Radio Interview, ABC Melbourne

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The Hon Pat Conroy MP

Minister for Defence Industry

Minister for International Development and the Pacific

Media contact

media@defence.gov.au

(02) 6277 7840

General enquiries

minister.conroy@dfat.gov.au

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18 April 2024

SUBJECT/S: National Defence Strategy and the Integrated Investment Program; Defence’s funding measures to deal with inflation; Ghost Shark; long-range strike

HOST, RAF EPSTEIN: We need to triple our spending. This is on the text, the Chinese will invade Taiwan and the poo will hit the fan. And, Anne, you're in Mount Waverley with this. Look at Ukraine, that could be us, except the aggressor would be China. To tell us more about what the government is thinking, Pat Conroy joins us. He's the Defence Industry Minister and a Labor MP from NSW. Good morning.

MINISTER FOR DEFENCE INDUSTRY, PAT CONROY: Morning, Raf.

EPSTEIN: If I can just try and go through a few of those issues. Minister, firstly, the threat seems to be coming sooner, according to the government. If that's the case, why is the navy shrinking? The number of ships is shrinking over the next decade.

CONROY: Well, that's incorrect. The navy is not shrinking over the next decade. By the end of the decade, the navy will be larger, and that's part of our investment to more than double the number of.

EPSTEIN: Not as many frigates?

CONROY: No, no. We're acquiring eleven general purpose frigates as part of efforts to move from eleven major surface combatants to 26. That is the biggest investment in the surface navy since World War II. And we're moving at speed with the fastest procurement in the history of the nation. We'll be contracting and cutting steel and general purpose frigates in 2026, having only decided to acquire them this year. And the first one will be delivered by the end of the decade, that is lightspeed in terms of defence procurement.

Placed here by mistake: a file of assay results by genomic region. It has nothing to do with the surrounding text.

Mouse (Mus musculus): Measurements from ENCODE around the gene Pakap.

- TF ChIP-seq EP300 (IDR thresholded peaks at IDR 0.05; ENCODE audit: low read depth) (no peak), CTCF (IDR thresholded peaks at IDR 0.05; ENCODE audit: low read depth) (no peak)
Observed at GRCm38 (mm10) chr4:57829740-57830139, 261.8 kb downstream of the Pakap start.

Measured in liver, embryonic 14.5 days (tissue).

EPSTEIN: If I can stick with the number of ships, because not everyone understands every one of these terms. Minister, my understanding is the current frigates we've got, we're losing two of them. We're going to go from, you know, from eight to six. I think the new ones we were going to get, we've gone from nine to six. So, when will the navy. In what. In what year will the navy be bigger?

CONROY: In the early 2030s. So, within the decade. So, we have eleven major surface combatants, eleven frigates and destroyers. Two of the very old Anzac-class will be retired in the next few years. But we've added an eleven extra frigates to the investment plan and six large, optionally crewed surface vessels. That means we go from eleven now to 26 over the next couple of decades, and definitely before the end of the decade. The surface fleet will be larger in the early 2030s.

EPSTEIN: You can’t determine which year?

CONROY: In the early 2030s

EPSTEIN: 2030s?

CONROY: Well, I can say to you the early 2030s but I can assure you that they're much more capable vessels than the ones we've got now that were built in the late 1990s. In the meantime, we're upgrading the Hobart class air warfare destroyers with the latest combat system, with Tomahawk land attack missiles, and with the latest SM air defence missiles from the United States. So, we're upgrading the current fleet and we're building a new fleet and we're acting at lightspeed in terms of defence procurement to do that.

EPSTEIN. So, just more generally, I think you called it, you said you've used lightspeed a few times. How do we know that defence is going to start getting this right? It appears to be a bipartisan problem. A lot of talk. I think you criticised the previous government for announcing $35 billion on weapons and only actually spending a billion. But that aside, how do we know Defence is going to spend more efficiency and not have budget blowouts and timeline blowouts?